• Janie Crouch

FAQs - My Writing Process

FAQs about My Writing Process

1. How do you come up with your ideas?

Honestly, ideas come from me different ways. Usually it starts from ONE THING and grows

from there. The ONE THING can be a picture, a song, a quote, a scenario that pops up in my head...then grows and I start wrapping more and more plot around it until I finally have a story. (see info about my pre-writing process HERE). I also get a lot of ideas from TV, books, movies, current events, talks with my kids. Usually taking what I see and then moving it in an entirely different direction. I play a lot of "what if" in my mind.

I do create mood boards occasionally on Pinterest. I'd like to use them more, but generally I don't have the time to submerse myself into the characters/setting the way I'd like to.

Penumbra, an upcoming dystopian romance project: https://www.pinterest.com/janiecrouch/penumbra/

My favorite couples: https://www.pinterest.com/janiecrouch/couples-im-obsessed-with/

2. How long does it take you to write a book?

The term "writing" can be pretty broad. Here is my basic timeline. 1. PLOTTING: One week to plot out the story (see more about my pre-writing process HERE)

2. FIRST DRAFT: I try to write my first draft as quickly as possible. I generally dictate most of this draft, since dictation means I don't have to be chained to my computer. My goal is 3000 words/day (roughly 1.5 chapters), so 15,000 words a week.

I do not go back and re-read or edit during this time. I probably should, especially because the dictation often messes some stuff up. But I have found that plowing through is my best course of action with a first draft. This means that I leave a lot of notes for myself such as "add description here" because I don't want to stop the flow of words--I'm just trying to get through the basic plot down. Everything is fixed in a later draft.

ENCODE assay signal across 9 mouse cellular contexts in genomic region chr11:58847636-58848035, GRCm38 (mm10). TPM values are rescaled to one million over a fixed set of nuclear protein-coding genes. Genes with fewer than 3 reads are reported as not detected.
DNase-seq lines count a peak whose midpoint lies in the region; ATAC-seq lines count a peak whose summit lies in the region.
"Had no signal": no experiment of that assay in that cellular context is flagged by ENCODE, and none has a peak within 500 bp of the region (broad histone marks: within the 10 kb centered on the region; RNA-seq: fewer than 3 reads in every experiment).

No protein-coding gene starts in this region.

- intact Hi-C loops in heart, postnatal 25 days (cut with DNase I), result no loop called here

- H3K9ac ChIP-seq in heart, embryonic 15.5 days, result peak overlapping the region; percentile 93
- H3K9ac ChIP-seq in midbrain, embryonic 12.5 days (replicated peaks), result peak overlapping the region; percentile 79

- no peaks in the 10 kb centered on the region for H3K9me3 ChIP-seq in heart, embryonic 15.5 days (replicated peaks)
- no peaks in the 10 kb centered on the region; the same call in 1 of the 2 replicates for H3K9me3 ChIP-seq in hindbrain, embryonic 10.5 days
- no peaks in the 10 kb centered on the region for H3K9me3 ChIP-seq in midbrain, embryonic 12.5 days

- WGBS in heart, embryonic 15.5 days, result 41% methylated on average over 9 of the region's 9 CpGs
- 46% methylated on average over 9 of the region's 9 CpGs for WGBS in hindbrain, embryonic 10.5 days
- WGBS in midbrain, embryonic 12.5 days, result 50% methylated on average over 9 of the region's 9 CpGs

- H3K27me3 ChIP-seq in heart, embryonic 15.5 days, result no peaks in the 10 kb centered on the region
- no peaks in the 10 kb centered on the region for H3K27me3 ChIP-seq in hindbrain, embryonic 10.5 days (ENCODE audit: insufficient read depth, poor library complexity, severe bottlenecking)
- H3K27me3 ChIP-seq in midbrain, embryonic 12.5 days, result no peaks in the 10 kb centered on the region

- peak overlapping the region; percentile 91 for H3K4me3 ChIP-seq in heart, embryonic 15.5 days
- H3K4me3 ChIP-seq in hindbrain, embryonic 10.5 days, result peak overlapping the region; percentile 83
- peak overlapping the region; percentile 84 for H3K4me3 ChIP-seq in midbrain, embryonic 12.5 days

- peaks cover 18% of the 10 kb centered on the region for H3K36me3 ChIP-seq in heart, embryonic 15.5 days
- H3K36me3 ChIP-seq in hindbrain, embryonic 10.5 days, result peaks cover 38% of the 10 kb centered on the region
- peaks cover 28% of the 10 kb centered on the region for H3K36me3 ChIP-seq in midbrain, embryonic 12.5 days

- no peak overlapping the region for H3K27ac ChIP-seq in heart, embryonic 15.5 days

So, for a Linear Tactical length book (70-75,000 words) it takes me roughly 5 weeks to bang out a first draft.

3. FIRST READ THRU: Mostly this is for plot continuity issues. Does everything make sense? Do any scenes need to be added? Plugging in any holes I left in the first draft or needed description. Generally give myself one week for this. Words are added during this read-thru.

At this point I send the book to 3-4 "Alpha" readers. These readers are checking that it makes sense and nothing needs to change. They understand they are still reading a pretty rough draft and do not try to make any grammatical corrections.

4. SECOND READ THRU: This is to tighten up the writing and make it as punchy and witty as possible. Words are generally cut during this read thru. Generally give myself one week for this also.

Misc Notes:

  • If I'm crunched for time, the first and second read-thru are sometimes combined. And my editor hates me :-|

  • So basically, it takes me 8 weeks to get a book from vague idea to handing it over to an editor. I will admit, after I give it to the editor, I will not read it again in its entirety. Some people think that's crazy, but I am too familiar with it by that time, so I hire other people to read it for me cover to cover and catch errors.